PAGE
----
Discrimination and oppression applies to the other racial groups. In fact, the strategy of the enemy in applying its discriminatory laws in varying degrees according to particular racial groups is aimed at creating divisions among the oppressed so that they cannot present a strong as well as united force. While acknowledging that the African is the most brutally oppressed we should encourage and accept the participation in the struggle of all genuine revolutionaries. The main content of the struggle is African liberation. But it is the duty of the ANC to lead and guide all the Blacks – the oppressed – and genuine revolutionaries so as to hasten the dawn of liberation.

The Coloured and Indian people have a leadership that guides them. We have to find ways and forms of how to co-operate, liaise and work together with them so that our propaganda to and in South Africa must identify the areas affecting the people dealing with the day to day problems.

A close analysis of the Papers presented and of the general political situation existing in South Africa today, revealed that our main task is the seizure of political initiative from the hands of the enemy and its created Bantustans. The concept of Bantustans or Fragmented Mentality came up for close scrutiny. It was maintained that the terms and concepts like "Bantus", "Bantustans", "Apartheid", "Separate Development" etc are abstractions used by the racist South African government to describe its policy of exploiting and oppressing the African people in the land of their birth; and perpetuating white domination; to divert the attention of our people from the real struggle for the restoration of South Africa to its rightful owners; cause the liberation movement to be irrelevant to the solution of the plight of the African people; and to isolate it both internally and internationally.

As owners of the land in South Africa, we are striving to repossess the whole of our beloved land taken from us by the whites. We are pledged to use all methods at our disposal to regain that land, legal and illegal, violent and non-violent. We are also pledged to use all suitable strategies as a means to regaining our land. It was suggested that we should consider talking of "proposed tactics on the Land Question" in an effort to expunge words like "Bantustans" from our terminology. We have to liberate our thinking and use concepts in the true context of our struggle.

The existence of a growing movement for independence by fragmentation backed by the unleashing of a dynamic force of regional African nationalism using the official jargon as a means to an end was pointed out. Consequently, some of the current questions being asked by our people in South Africa were – What are our views about the independence of the Transkei, Zululand and the Tswana Territorial Authorities? If we abhorred this possible and ugly ethnic splintering, could we say that we take the same attitude to the independence of Lesotho, Swaziland and Botswana? And if we did support these, as dictated by political reality, what convincing reason could we give for not supporting the piecemeal separation from the South African regime – in a way to break it?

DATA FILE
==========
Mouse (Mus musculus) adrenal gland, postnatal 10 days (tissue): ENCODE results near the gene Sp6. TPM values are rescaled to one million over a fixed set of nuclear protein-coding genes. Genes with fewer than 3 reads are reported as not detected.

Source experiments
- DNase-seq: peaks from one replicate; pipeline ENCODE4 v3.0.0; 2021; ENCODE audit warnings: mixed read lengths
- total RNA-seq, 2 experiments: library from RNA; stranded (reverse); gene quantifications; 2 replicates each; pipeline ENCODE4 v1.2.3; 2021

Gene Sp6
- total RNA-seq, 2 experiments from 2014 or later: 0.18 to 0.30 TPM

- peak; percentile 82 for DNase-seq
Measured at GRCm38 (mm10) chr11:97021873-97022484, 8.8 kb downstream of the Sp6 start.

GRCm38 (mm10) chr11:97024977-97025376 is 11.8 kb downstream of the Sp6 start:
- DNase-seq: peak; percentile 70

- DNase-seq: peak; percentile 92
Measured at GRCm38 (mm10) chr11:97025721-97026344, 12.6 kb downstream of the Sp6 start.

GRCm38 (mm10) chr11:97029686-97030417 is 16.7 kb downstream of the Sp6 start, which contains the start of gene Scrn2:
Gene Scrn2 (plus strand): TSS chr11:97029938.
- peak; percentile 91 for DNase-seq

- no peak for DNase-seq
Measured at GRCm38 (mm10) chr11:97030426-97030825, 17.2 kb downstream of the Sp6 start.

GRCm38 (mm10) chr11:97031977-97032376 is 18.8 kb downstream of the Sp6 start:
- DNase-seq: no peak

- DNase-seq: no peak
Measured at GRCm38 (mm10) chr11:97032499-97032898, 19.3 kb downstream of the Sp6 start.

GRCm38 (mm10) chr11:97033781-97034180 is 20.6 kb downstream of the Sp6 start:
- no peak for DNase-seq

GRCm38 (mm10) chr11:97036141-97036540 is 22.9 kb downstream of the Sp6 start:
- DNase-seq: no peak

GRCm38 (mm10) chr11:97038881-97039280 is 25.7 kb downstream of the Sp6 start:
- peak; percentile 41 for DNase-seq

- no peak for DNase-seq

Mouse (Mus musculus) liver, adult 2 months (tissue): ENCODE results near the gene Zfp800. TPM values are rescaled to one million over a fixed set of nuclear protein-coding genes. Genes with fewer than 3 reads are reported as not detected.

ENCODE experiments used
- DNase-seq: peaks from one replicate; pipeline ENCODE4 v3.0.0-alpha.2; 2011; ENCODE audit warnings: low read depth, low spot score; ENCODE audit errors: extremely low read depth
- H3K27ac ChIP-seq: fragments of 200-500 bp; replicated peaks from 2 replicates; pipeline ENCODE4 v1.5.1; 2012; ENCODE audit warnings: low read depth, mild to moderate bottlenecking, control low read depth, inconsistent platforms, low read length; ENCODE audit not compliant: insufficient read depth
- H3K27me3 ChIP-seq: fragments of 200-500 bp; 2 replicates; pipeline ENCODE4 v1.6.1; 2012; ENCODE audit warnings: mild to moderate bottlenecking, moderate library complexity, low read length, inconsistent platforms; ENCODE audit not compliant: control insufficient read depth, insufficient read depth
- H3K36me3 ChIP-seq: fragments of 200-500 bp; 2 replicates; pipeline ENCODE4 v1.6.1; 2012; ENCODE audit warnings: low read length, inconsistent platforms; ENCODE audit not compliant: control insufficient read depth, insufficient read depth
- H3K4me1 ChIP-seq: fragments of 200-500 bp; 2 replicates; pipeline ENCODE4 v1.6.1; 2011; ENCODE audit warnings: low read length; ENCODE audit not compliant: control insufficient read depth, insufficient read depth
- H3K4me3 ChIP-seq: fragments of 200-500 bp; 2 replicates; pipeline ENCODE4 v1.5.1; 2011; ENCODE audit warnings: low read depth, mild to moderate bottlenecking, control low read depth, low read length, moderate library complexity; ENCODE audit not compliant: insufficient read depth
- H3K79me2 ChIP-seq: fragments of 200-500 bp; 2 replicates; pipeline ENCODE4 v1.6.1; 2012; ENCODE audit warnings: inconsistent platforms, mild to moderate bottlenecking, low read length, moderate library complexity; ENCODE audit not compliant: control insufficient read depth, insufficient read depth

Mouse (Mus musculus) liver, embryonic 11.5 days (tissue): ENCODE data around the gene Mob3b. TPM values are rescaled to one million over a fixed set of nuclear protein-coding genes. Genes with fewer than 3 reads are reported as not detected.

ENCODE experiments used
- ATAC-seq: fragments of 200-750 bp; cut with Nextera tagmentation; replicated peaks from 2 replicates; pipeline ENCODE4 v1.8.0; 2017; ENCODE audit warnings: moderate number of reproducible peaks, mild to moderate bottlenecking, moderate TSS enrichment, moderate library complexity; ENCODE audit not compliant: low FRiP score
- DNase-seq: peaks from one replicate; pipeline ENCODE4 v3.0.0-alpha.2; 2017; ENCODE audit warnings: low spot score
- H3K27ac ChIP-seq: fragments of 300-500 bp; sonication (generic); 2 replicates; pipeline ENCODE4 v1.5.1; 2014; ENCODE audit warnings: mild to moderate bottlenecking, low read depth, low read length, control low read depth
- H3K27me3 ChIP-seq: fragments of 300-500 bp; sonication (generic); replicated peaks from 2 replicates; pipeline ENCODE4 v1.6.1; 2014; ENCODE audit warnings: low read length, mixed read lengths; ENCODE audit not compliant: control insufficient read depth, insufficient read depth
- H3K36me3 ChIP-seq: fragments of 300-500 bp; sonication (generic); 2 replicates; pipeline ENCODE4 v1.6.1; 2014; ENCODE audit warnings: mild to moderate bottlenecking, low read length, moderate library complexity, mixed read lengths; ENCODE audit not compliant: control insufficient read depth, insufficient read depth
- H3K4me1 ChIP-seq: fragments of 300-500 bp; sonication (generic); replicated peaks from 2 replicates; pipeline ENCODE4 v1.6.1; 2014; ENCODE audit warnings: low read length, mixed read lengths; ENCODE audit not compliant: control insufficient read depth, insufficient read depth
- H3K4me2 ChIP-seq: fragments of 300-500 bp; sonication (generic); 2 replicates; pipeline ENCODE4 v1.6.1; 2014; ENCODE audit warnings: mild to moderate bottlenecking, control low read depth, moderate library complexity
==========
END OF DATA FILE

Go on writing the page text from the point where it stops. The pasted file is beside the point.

Taking cognizance of this situation, it would be understood that the movement for African nationalism, though showing itself in regional form, was not prior to the ANC. It is nothing else but a delayed result of the ANC campaigns. Whilst the present demand for more land has been one of those demands for "complete" independence, comprising the return of ports, capitals and railways, it arises out of a completely new movement of African self-determination. This is also true of the Black Power Movement.

Interlinked with the Bantustans was the question of dialogue. Both in Africa and the OAU, there were tendencies to accept certain aspects of dialogue connected with the policy of Bantustans in a manner which may isolate the ANC. So that merely to ignore the issues of Bantustans and dialogue would be negative.

At home, a problem similar to that of Bantustans also affected other racial groups like the Coloureds and Indians. As a result their political consciousness has been considerably sharpened. The necessity to organize these groups was thus emphasized.

What is required of the ANC in this situation is to constantly review tactics on the Bantustans and give a positive political lead to the movement for African nationalism developing in South Africa today. We must give this movement direction and guidance instead of merely pointing out its negative elements. We must not think of our people as reverting to tribalism. Instead, we have to sharpen and deepen the contradictions that exist between the designs of the ruling class and the aspirations of our people. It should be clear that when we say we support the movement, we do not mean the Bantustans because the Bantustans are not our people. They are a fraud and a bluff and should be exposed for what they are.

This resource is hosted by the Nelson Mandela Foundation, but was compiled and authored by Padraig O’Malley. Return to theThis resource is hosted by the site.